Matthieu Ladagnous was awarded the polka dot jersey in Saint-Laurent-du-Pont at the end of stage 1 in the Critérium du Dauphiné as a consolation prize for the missed opportunity of a stage victory. The Française des Jeux rider stayed away for 170 kilometres with Cyril Gautier (Bbox Bouygues Telecom), Blel Kadri (Ag2r-La Mondiale), Dominique Rollin (Cervélo TestTeam) and Sébastien Minard (Cofidis).
"It was a nice breakaway," the rider from Pau told Cyclingnews. "We put a mark on today's stage because there was a real opportunity to make it successful since Astana doesn't want to defend the lead. I didn't suspect that Garmin-Transitions would ride behind us. Otherwise we could have made it."
FDJ's team manager Marc Madiot was bitter after the stage. "We don't understand why Garmin brought it back," he said. Garmin-Transitions' best finisher in the sprint in Saint-Laurent-du-Pont was David Millar in 18th position. The American outfit didn't line up at the Dauphiné with any of their sprinters Tyler Farrar, Robert Hunter, Julian Dean or Murilo Fisher but they did all the work to condemn the breakaway after km 100.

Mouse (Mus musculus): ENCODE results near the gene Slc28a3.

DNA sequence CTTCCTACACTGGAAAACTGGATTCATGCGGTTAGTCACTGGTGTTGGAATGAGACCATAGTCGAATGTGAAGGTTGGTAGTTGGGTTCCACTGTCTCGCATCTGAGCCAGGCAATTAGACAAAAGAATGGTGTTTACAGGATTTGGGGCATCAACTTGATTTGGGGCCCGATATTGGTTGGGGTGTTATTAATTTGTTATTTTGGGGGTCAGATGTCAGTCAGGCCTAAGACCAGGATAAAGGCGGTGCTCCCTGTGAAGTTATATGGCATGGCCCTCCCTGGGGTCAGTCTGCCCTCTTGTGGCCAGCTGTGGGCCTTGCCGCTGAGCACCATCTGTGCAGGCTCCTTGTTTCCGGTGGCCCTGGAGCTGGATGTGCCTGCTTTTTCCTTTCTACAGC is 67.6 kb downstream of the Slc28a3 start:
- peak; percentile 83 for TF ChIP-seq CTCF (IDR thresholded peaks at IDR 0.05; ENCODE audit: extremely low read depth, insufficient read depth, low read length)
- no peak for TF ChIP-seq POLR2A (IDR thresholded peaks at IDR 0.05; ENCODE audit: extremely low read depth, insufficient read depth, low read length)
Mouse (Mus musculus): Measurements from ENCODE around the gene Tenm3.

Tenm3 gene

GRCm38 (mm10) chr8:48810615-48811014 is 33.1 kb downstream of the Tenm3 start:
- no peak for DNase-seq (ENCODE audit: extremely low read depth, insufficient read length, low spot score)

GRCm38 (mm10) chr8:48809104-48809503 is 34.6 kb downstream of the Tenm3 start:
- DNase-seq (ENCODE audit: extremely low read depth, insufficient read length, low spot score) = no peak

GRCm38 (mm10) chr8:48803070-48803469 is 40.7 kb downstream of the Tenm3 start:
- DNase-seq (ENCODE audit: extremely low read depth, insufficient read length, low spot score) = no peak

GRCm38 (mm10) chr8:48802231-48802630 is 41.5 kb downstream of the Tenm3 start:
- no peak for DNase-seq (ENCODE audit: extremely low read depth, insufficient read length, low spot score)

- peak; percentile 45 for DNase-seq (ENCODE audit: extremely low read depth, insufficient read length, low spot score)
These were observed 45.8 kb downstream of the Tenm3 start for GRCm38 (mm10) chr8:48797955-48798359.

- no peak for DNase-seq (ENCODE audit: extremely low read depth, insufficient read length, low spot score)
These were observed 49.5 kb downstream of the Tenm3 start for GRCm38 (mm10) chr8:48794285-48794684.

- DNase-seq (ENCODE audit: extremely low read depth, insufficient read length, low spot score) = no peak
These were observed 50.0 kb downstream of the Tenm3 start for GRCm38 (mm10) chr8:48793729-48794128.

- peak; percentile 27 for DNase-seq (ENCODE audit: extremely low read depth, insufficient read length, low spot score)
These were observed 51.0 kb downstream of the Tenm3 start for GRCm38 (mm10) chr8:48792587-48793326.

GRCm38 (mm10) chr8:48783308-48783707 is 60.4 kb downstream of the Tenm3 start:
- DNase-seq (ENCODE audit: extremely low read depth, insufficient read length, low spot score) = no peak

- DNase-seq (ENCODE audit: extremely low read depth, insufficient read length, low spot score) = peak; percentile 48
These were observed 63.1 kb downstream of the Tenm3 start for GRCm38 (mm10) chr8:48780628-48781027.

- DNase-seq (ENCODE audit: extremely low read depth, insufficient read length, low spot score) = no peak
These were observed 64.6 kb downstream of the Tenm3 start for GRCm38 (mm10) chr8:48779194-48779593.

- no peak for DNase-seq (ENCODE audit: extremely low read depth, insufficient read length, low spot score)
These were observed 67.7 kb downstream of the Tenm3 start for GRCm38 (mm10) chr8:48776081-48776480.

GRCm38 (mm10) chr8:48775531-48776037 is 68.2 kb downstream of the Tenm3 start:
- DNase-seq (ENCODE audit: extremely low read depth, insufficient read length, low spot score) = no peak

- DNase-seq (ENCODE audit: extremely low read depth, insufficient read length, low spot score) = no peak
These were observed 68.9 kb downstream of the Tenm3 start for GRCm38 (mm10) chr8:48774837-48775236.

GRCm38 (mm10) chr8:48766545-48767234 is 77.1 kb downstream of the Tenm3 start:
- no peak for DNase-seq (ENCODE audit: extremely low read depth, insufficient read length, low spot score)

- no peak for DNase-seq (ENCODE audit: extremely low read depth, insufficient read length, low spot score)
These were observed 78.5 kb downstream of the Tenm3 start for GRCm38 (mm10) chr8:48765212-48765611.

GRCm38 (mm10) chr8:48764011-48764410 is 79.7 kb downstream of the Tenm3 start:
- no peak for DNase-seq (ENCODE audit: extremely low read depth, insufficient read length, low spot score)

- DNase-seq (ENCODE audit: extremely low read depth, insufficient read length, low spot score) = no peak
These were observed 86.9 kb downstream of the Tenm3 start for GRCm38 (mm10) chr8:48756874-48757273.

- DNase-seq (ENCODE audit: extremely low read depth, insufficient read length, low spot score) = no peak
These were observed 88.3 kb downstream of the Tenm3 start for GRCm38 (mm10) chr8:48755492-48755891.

"I'm happy that I took the polka dot jersey, otherwise it would have looked like a lot of effort for nothing," said Ladagnous. Like many French riders, the strongman from Pau is at the Dauphiné in search of a selection for the Tour de France. One year ago, he was sidelined by FDJ because his form was judged not good enough. Two years ago, he also missed the Tour de France because of an injury in the Spring but his consolation prize was a selection for the French team to ride the Beijing Olympics in the team pursuit.
Three years ago at the Tour de France, Ladagnous, the winner of the Four Days of Dunkirk, appeared like a great prospect as he almost held off the charging peloton in the streets of Compiègne where yellow jersey Fabian Cancellara eventually won stage 3 in anticipation of a bunch gallop. Cancellara's surge in the last kilometre put an end to the young Frenchman's hopes of a stage victory.
"I'm more confident than last year to ride the Tour," said the 25-year-old Frenchman.
"I expect him to ride like today on the offensive or at the service of the team," added Madiot about last year's winner of the Polynormande. This year Ladagnous finished second in the Etoile de Bessèges and Cholet-Pays de Loire but has yet to confirm his promising result of the Four Days of Dunkirk victory three years ago.